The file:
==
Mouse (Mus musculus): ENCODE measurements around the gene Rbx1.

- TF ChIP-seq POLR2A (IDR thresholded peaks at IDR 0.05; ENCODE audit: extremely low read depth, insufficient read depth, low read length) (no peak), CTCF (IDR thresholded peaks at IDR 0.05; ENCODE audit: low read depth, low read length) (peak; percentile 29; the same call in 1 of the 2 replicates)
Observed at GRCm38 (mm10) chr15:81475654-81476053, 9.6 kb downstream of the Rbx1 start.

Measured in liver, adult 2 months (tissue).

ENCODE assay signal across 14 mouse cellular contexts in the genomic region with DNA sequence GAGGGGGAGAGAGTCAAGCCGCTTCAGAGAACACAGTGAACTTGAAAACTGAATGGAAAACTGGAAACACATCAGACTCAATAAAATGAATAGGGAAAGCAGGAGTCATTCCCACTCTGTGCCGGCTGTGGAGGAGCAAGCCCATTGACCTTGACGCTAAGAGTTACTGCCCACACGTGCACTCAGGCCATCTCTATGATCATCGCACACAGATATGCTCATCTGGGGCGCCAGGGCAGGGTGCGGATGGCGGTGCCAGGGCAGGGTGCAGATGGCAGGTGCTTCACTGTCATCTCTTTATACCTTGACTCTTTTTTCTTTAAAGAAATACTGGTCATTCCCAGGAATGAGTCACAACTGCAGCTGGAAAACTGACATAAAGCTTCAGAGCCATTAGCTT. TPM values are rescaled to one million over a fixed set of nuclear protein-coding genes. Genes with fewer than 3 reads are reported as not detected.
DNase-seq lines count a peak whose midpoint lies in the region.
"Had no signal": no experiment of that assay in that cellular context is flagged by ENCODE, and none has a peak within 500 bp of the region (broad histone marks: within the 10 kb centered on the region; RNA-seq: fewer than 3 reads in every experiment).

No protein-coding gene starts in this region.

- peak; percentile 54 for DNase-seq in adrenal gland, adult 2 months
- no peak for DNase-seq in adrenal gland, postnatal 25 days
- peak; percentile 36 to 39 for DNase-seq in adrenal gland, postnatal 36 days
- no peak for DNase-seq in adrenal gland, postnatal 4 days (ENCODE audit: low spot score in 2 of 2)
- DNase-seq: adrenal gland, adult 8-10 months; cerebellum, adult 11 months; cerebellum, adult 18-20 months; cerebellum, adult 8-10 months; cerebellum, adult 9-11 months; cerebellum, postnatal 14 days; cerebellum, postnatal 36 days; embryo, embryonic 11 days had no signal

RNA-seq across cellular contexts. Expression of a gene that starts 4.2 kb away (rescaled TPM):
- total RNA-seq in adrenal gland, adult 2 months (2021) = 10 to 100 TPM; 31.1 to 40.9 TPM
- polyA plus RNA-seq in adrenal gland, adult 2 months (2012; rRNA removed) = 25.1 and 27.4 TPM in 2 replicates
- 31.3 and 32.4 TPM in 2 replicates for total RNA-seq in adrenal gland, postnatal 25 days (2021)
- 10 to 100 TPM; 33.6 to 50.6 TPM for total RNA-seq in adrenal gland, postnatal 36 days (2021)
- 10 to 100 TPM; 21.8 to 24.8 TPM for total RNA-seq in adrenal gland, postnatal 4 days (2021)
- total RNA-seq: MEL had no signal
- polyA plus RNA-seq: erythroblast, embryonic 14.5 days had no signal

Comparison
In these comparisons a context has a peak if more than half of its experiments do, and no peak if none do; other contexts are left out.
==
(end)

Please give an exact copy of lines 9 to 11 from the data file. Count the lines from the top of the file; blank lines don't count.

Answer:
- peak; percentile 54 for DNase-seq in adrenal gland, adult 2 months
- no peak for DNase-seq in adrenal gland, postnatal 25 days
- peak; percentile 36 to 39 for DNase-seq in adrenal gland, postnatal 36 days